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Local fossil fuel divestment?

What is fossil fuel divestment? The opposite of fossil fuel investment. A topic for serious discussion and debate around the globe. And locally. HOT’s Zelly Restorick reports.

Some local people have taken the initiative to organise a gathering this Saturday to explore what could be done to support and ease any transition from fossil fuels to other sources of energy. You’re invited to join them and get involved. Here’s what they say:

“According to the current science, at least 80% of the world’s proven reserves of fossil fuels (coal, oil and gas) will need to remain in the ground if we are going to keep global warming below two degrees Celsius – the internationally agreed upper limit before ‘catastrophic’ climate change. Yet in 2012 alone the 200 largest listed fossil fuel (oil, coal & gas) companies spent $674 billion on developing new reserves.

“Across the world, people are taking action to get local councils, universities and other bodies to stop investing in these companies which are driving the world headlong into climate catastrophe. Join us in Hastings on Saturday 16 January 2016, 2–5pm, at the Friends Meeting House, South Terrace, Hastings, TN34 1SA to help work out how we can bring this movement to Hastings. (Facebook page for this event. More info: 07596 483 272.)

New research has recently revealed that East Sussex County Council has £172m invested in oil, gas and coal through the East Sussex Pension Fund (see map below). The investments, which make up 6.6% of the fund, include £4.3m in Exxon Mobil, a company notorious for funding climate denial, and £3.9m in Chevron, which is currently contesting a £6bn pollution judgment made against it in Ecuador.”

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Consequences and repercussions

Reading an article in The Guardian about stranded assets, it is clear that there are directly opposing opinions as to the future of fossil fuels. I’m aware that some people are specifically employed to deny the effects of climate change. I’m aware that some scientists around the world state that the tipping point has already been passed – and that others say there is still hope and time to take action. How much human behaviour is responsible for climate change is hotly debated, but it would seem that we are certainly significantly contributing, alongside other factors affecting the planet’s conditions. As individuals, we have a responsibility to change things and not just sit back and rely on world leaders to sort things out for us all.

What are the consequences if these fossil fuel resources have to stay in the ground, if it is simply too risky to remove them, in terms of planetary repercussions? If the current investors divest themselves of their fossil fuel connections, what would they want in exchange? How are they to satisfy the financial desires of their shareholders and pension fund owners? How do these individuals and organisations relinquish their dependency on fossil fuels? If ESCC raises income via investment in fossil fuels, but it’s considered a high-risk investment for the future, then how do they raise the funds they need to survive? Are there more ethical, sustainable investments?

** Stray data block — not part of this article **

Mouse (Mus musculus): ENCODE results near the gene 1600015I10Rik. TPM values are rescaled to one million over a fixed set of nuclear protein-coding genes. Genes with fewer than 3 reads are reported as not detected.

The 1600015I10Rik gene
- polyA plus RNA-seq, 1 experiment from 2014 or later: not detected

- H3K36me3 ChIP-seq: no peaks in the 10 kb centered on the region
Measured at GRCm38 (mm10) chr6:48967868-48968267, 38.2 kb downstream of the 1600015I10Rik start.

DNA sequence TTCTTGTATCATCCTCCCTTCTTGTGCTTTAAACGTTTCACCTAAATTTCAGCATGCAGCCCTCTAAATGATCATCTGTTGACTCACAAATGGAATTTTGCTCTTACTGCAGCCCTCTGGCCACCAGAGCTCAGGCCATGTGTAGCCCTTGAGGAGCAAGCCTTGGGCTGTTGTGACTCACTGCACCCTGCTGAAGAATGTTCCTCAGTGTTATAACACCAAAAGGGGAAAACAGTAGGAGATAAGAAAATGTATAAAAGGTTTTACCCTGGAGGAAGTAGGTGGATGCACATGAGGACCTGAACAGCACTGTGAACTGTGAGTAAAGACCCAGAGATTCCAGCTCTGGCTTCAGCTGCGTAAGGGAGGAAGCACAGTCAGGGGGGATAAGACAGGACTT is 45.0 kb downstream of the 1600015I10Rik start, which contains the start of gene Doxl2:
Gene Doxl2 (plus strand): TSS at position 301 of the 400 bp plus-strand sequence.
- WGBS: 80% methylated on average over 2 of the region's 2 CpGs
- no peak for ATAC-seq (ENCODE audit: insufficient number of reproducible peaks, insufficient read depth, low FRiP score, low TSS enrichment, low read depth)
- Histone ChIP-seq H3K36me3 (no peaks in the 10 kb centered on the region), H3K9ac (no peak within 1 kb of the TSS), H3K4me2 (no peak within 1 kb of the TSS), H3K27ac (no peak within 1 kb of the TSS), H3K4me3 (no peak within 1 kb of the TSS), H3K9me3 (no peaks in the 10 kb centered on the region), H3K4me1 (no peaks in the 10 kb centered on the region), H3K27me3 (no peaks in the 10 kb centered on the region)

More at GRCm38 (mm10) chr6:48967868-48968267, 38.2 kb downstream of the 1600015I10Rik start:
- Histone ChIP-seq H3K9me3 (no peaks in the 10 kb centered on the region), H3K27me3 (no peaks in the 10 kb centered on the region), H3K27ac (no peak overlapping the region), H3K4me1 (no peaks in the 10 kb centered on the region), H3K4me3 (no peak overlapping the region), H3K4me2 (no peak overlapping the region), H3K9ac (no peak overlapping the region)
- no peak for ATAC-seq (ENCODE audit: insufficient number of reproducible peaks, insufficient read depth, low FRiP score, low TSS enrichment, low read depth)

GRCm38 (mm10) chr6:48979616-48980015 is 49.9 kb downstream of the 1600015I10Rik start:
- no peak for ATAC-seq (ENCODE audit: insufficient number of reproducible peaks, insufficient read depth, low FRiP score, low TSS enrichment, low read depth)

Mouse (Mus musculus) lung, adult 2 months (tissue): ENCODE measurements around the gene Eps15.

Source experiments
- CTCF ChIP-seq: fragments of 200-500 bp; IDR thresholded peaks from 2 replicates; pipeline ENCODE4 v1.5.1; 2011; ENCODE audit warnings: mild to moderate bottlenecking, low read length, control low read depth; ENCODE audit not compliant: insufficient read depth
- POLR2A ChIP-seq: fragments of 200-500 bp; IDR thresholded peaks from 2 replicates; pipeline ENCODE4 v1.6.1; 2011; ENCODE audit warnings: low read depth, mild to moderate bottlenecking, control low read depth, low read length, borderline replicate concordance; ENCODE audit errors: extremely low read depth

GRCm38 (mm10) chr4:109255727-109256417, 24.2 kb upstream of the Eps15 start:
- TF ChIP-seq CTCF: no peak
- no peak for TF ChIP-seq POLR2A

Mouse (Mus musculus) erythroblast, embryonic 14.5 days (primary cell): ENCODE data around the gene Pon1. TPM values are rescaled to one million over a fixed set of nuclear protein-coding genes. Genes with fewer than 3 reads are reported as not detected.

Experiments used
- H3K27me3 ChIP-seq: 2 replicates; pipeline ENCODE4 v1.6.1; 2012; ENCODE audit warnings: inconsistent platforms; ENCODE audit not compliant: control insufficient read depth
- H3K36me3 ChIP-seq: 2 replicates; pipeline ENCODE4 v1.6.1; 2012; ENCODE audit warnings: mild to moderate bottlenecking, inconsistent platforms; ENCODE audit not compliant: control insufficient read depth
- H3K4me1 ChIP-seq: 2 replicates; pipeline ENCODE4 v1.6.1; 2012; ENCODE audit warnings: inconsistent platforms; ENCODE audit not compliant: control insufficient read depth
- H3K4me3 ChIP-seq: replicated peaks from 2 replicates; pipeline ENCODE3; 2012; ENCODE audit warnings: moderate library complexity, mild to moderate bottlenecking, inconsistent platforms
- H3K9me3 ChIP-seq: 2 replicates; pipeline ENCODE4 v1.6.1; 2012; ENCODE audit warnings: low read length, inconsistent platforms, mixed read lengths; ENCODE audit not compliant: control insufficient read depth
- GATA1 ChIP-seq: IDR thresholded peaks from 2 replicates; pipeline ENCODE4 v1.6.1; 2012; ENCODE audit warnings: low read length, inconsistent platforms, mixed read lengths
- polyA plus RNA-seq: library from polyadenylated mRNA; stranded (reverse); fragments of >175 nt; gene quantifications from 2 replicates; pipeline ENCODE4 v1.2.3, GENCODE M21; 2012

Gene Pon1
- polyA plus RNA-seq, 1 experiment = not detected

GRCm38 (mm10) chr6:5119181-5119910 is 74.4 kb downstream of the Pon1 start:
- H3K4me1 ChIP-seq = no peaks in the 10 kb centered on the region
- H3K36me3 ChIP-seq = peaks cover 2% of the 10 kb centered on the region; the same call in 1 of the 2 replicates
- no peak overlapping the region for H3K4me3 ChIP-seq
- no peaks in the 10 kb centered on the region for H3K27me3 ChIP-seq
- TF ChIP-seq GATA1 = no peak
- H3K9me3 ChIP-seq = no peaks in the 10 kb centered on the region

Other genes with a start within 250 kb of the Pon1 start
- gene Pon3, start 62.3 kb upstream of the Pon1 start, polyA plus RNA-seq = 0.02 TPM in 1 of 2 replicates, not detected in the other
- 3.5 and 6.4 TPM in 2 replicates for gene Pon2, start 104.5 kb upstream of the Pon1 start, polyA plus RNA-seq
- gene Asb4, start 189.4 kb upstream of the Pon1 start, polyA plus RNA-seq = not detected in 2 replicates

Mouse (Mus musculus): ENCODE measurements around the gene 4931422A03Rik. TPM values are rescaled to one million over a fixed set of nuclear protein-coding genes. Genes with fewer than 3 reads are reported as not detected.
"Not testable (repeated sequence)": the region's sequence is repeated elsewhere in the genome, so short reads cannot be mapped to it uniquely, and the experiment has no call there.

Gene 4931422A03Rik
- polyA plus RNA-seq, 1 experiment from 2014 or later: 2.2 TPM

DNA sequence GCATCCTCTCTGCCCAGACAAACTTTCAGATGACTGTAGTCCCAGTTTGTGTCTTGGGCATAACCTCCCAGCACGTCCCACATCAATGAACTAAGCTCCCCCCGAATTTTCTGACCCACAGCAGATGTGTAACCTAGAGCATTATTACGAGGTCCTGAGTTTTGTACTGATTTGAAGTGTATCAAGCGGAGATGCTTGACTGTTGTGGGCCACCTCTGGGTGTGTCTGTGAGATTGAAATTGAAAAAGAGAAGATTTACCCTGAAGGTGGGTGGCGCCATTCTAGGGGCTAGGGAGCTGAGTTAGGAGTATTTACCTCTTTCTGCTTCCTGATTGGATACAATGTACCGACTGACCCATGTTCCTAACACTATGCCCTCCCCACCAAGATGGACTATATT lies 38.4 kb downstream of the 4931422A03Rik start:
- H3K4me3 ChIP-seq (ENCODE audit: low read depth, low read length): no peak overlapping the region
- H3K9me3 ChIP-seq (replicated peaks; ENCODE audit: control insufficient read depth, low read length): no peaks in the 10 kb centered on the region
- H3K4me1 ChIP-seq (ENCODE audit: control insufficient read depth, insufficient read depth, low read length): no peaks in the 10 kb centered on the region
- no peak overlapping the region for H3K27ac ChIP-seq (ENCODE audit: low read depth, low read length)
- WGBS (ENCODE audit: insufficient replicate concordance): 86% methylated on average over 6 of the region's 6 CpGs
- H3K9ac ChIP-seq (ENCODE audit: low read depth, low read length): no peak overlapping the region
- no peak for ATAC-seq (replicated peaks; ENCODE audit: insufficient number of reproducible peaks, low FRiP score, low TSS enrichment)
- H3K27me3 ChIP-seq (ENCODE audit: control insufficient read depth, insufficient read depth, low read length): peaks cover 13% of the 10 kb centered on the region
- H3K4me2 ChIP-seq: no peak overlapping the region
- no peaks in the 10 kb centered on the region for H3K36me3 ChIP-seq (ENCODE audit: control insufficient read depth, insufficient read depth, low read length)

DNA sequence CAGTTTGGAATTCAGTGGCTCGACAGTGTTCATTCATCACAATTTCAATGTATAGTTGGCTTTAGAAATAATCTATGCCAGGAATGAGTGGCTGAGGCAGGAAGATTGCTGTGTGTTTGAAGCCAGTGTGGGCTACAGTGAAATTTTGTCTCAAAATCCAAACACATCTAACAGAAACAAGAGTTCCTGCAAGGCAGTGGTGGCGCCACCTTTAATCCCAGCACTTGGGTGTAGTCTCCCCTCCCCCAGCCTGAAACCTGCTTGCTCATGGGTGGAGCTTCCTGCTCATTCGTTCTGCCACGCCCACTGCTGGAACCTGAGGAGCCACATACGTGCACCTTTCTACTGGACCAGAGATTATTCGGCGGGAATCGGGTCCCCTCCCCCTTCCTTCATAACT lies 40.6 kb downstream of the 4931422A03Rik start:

It seems vital to explore and discover alternative solutions, not just wave angry fists at the decision-makers. We share the planet and we’re all involved in some way or another.

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ESCC fossil fuel investments

ESCC Fossil fuel investments

Fossil Free Hastings: Saturday 16 January, 2–5pm, at the Friends Meeting House, South Terrace, Hastings, TN34 1SA.

Other articles on climate change from NASA:

A Breathing Planet, Off Balance

As Earth Warms, NASA Targets ‘Other Half’ of Carbon, Climate Equation 

Study Shows Climate Change Rapidly Warming World’s Lakes.

From the BBC:

Fossil fuels: The ‘untouchable reserves’.

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Posted 14:24 Wednesday, Jan 13, 2016 In: Energy Wise

1 Comment

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  1. Jim

    We should be diverting the local investment into fossil fuels into direct investment in local energy production, especially wind and solar. This was Naomi Klein’s position.

    It would give us back control over our own energy supplies, and the resilience to deal with external shocks, like wars, environmental disasters, price gouging by corporations or foreign governments.

    Comment by Jim — Thursday, Jan 14, 2016 @ 12:07

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